Saturday, March 5, 2011

Biting the Hand that Serves Him

Rick Snyder has apparently thought better about criticizing Michigan state employees as over-paid sloths who don't deserve their salaries.

Snyder has sent a letter to state employees more or less apologizing for the study he recently released which used distorted figures to claim that state employees are paid more than people in the private sector. Snyder, of course, cooked the books to come to that conclusion. He failed to take into account levels of education in making the comparison so that medical doctors were compared with burger-flippers.

Now that his phony comparison has been found out, Snyder promptly blamed the news media for making state employees look bad. According to the Lansing State Journal, Snyder wrote:

"I presented data on total compensation (salary, wages, pension benefits and health insurance benefits) because my point was not to make an apples-to-apples jobs comparison but instead take a look at how total public compensation compares to the total compensation of the working public that supports government… Unfortunately, the compensation story took on a life of its own in the media, diverting attention away from the real issues. You should hear my position directly, as opposed to the media reports and representations."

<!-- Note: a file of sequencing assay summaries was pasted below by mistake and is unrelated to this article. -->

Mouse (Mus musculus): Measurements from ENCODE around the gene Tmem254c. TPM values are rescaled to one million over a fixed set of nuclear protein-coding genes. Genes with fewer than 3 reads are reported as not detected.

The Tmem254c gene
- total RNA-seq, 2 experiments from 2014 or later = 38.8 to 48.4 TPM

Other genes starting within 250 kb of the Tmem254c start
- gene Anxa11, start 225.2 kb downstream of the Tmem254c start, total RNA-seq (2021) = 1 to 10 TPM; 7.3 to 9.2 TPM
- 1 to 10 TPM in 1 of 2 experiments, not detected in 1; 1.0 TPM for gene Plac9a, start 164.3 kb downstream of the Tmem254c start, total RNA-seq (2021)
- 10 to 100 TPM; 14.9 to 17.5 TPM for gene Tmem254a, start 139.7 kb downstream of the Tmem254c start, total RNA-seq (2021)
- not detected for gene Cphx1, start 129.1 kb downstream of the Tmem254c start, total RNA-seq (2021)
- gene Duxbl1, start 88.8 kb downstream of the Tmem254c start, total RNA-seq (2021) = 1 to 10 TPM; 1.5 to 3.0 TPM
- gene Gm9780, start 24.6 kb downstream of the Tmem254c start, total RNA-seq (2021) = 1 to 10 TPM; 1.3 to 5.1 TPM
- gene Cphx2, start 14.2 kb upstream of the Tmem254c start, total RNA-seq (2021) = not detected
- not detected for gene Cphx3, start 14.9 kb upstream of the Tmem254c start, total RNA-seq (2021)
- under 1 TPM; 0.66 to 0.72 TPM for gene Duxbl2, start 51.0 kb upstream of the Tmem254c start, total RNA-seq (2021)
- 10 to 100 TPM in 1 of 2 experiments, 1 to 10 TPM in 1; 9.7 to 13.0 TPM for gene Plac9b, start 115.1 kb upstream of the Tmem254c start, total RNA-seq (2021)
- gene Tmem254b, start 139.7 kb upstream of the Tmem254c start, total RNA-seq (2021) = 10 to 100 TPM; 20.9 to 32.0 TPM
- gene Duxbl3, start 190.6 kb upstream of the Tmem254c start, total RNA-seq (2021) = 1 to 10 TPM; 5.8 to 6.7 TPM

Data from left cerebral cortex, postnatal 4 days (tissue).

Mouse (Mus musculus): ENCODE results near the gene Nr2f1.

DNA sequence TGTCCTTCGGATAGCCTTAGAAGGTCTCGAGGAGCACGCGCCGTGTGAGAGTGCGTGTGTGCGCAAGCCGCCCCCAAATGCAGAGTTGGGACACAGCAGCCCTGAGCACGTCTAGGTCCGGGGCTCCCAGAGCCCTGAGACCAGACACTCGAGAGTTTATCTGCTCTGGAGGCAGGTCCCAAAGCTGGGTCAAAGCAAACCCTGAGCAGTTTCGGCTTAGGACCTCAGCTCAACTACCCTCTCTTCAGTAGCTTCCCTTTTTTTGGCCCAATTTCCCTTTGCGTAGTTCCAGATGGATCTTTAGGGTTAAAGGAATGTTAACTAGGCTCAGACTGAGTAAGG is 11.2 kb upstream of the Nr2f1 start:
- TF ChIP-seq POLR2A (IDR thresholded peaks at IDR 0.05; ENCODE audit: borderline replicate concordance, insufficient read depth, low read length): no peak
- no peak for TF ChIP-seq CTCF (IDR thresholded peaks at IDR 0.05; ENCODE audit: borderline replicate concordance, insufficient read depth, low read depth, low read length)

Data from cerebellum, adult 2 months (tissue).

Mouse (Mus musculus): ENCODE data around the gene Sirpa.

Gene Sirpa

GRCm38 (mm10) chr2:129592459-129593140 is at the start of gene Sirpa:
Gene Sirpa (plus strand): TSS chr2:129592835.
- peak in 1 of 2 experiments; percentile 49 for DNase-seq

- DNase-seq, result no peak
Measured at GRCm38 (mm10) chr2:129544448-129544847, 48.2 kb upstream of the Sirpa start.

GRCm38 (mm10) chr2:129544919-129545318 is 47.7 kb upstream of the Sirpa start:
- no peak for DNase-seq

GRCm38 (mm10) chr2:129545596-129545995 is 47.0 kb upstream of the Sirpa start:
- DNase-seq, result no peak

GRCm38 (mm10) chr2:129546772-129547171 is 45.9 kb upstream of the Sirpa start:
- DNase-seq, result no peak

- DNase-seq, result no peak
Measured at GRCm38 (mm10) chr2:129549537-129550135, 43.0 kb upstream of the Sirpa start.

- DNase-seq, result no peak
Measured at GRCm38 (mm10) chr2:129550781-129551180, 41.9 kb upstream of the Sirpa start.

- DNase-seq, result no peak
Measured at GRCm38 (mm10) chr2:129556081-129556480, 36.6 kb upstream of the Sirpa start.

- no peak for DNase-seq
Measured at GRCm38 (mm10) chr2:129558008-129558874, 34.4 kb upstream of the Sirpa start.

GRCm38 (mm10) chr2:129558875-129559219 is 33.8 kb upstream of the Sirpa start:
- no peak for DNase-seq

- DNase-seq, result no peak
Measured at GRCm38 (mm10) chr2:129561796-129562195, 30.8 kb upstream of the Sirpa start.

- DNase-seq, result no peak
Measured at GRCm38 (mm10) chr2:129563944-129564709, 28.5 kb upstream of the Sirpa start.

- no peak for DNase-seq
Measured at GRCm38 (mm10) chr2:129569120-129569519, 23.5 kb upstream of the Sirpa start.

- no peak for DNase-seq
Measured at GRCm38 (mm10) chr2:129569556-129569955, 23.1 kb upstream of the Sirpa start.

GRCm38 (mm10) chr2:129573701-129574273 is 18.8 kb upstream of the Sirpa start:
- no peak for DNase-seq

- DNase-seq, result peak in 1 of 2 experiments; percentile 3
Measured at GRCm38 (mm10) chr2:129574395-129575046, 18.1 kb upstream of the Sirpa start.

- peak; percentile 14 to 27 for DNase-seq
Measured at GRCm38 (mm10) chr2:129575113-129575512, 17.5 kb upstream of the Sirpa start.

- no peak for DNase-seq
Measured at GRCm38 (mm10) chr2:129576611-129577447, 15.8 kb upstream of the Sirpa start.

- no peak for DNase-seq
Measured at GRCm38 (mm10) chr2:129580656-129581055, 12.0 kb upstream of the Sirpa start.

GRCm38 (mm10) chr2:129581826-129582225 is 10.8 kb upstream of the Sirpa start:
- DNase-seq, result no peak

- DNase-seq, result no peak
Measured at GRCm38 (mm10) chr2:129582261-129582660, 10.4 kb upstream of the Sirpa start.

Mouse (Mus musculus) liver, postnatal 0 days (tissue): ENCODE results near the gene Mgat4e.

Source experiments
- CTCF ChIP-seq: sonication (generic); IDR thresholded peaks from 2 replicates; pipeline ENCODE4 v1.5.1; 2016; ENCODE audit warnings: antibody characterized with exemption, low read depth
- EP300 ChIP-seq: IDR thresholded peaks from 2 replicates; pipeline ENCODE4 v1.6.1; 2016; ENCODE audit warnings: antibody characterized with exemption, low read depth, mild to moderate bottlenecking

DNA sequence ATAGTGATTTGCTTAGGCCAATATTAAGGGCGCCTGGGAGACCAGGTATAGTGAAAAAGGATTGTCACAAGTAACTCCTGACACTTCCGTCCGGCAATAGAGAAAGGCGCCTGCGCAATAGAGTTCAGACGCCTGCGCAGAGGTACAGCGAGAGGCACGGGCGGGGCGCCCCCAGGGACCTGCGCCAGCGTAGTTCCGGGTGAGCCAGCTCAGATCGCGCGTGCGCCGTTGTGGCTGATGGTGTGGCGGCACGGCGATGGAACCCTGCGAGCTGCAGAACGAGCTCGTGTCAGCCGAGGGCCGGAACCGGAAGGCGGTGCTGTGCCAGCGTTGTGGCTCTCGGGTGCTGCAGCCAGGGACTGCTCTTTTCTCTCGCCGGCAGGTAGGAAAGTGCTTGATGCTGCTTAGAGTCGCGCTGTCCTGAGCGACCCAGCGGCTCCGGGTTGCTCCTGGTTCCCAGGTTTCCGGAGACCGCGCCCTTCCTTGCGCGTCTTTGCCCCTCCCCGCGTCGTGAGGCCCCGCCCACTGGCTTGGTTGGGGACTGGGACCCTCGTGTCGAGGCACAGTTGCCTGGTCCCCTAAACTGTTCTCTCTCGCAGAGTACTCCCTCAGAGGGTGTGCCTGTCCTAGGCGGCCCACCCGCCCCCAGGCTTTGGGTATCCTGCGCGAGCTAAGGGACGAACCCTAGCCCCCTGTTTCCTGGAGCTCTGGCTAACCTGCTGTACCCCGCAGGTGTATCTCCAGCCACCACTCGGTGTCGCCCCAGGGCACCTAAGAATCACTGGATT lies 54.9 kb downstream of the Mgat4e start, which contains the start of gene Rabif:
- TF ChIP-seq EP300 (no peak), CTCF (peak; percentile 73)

He didn't say what the "real issues" are, but presumably it has something to do with the $180 million in concessions he wants from state workers.

Snyder went on to try to make nice with public employees after slapping them in the face, telling them he thought they worked hard and:

"It is inspiring that so many of our colleagues take pride in their work, meet ambitious deadlines and understand that no matter what level of job they have, they try to make a difference in the lives of our citizens each day."

Translation: Snyder figured out that he needs state employees. Governors come and go, but state employees remain. They are the ones who deal with the public and do the work. If they perform poorly, it reflects on Snyder ultimately so it's not a good idea to bite the hand that serves you.

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